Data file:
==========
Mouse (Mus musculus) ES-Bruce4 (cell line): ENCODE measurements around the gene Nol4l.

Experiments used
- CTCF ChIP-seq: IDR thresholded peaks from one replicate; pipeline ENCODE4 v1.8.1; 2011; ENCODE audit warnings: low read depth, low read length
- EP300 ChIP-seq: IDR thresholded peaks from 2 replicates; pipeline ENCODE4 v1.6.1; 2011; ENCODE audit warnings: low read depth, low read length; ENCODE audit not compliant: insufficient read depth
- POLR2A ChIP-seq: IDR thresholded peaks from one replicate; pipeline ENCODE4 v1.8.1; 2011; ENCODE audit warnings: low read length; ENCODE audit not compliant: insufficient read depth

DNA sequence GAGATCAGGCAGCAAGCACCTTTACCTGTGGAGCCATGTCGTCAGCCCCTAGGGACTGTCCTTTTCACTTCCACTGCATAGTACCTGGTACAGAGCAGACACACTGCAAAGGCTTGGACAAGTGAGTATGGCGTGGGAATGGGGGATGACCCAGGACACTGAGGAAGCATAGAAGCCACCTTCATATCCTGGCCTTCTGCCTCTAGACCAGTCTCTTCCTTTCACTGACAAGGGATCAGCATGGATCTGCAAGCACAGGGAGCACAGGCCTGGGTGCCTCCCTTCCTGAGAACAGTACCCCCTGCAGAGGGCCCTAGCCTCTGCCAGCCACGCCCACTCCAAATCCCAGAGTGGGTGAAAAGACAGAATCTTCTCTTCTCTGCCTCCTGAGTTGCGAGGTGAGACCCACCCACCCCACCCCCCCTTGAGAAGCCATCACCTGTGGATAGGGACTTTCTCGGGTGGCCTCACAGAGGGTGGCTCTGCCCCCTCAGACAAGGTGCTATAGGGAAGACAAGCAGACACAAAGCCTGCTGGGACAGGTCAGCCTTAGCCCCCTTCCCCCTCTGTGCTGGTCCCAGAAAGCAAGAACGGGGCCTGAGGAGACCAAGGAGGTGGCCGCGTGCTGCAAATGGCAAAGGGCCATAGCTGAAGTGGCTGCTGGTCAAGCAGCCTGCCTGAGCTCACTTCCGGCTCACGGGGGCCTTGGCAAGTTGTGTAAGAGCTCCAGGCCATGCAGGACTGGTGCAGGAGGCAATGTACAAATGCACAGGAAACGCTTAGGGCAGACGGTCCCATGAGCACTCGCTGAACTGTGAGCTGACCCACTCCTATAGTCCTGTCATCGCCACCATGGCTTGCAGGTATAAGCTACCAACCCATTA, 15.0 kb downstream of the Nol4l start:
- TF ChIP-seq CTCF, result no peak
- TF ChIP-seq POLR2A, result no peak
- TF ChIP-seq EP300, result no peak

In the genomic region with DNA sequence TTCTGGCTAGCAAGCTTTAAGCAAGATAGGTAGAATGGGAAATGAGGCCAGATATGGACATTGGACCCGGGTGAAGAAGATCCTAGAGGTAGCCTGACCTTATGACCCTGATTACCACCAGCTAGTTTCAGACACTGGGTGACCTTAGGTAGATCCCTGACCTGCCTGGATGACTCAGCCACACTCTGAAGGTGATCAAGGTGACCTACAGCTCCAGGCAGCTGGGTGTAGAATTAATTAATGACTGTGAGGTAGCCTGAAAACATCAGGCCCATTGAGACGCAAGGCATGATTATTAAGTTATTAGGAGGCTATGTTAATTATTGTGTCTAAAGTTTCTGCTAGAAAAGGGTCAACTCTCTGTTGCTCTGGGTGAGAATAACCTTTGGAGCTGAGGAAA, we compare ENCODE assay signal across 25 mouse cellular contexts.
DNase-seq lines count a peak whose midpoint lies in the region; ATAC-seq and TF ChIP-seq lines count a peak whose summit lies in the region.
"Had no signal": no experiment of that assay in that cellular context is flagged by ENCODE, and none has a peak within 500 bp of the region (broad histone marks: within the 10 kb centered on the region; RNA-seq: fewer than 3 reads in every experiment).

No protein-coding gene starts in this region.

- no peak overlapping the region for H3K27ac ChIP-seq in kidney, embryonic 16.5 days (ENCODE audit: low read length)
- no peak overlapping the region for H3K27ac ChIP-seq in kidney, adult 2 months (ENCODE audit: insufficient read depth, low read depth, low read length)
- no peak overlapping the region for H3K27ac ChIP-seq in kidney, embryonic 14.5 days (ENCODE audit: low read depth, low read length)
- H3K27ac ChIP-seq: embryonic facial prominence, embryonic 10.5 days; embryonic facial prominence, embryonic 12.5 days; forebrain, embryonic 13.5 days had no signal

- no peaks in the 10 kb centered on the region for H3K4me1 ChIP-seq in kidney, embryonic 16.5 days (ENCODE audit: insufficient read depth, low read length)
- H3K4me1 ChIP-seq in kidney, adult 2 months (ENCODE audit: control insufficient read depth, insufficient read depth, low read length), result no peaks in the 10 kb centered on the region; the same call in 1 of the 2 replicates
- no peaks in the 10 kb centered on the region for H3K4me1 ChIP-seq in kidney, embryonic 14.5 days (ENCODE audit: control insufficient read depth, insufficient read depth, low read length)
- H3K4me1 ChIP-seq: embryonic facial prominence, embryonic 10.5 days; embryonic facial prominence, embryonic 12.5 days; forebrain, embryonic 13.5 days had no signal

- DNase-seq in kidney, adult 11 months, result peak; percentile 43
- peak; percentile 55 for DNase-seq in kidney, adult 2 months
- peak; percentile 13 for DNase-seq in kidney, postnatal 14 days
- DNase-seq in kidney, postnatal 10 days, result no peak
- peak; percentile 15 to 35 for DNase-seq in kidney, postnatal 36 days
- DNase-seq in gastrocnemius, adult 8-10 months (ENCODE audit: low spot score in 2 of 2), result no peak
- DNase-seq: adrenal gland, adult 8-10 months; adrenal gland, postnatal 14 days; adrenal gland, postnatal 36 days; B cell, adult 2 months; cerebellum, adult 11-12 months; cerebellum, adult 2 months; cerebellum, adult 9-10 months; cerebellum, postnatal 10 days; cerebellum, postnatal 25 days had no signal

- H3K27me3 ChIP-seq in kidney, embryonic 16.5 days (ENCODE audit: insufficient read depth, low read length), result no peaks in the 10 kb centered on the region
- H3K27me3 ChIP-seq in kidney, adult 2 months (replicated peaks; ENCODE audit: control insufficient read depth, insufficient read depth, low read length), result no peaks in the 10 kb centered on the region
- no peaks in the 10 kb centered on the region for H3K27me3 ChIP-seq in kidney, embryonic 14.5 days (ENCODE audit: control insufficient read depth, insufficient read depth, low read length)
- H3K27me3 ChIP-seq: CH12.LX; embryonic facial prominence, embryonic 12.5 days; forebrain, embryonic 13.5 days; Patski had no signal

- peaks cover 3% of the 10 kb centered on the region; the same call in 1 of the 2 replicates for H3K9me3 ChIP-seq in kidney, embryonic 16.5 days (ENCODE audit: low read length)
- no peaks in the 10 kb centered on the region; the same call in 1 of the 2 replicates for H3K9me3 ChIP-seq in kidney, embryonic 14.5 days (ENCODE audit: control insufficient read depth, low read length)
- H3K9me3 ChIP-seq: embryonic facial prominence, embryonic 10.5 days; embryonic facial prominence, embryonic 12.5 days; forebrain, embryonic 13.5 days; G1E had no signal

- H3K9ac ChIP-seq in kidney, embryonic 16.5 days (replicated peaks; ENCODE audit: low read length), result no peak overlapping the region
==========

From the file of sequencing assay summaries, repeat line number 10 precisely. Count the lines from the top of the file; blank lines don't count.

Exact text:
In the genomic region with DNA sequence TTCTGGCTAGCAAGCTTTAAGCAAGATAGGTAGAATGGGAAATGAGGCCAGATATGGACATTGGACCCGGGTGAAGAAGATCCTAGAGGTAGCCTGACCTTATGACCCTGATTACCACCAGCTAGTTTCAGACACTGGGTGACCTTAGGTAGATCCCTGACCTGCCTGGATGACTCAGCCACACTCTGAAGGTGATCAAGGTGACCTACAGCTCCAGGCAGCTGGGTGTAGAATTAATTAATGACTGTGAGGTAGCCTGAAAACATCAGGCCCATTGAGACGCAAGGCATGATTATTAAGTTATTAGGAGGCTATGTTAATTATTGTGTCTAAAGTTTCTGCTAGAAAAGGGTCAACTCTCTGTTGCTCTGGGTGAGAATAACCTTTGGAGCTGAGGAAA, we compare ENCODE assay signal across 25 mouse cellular contexts.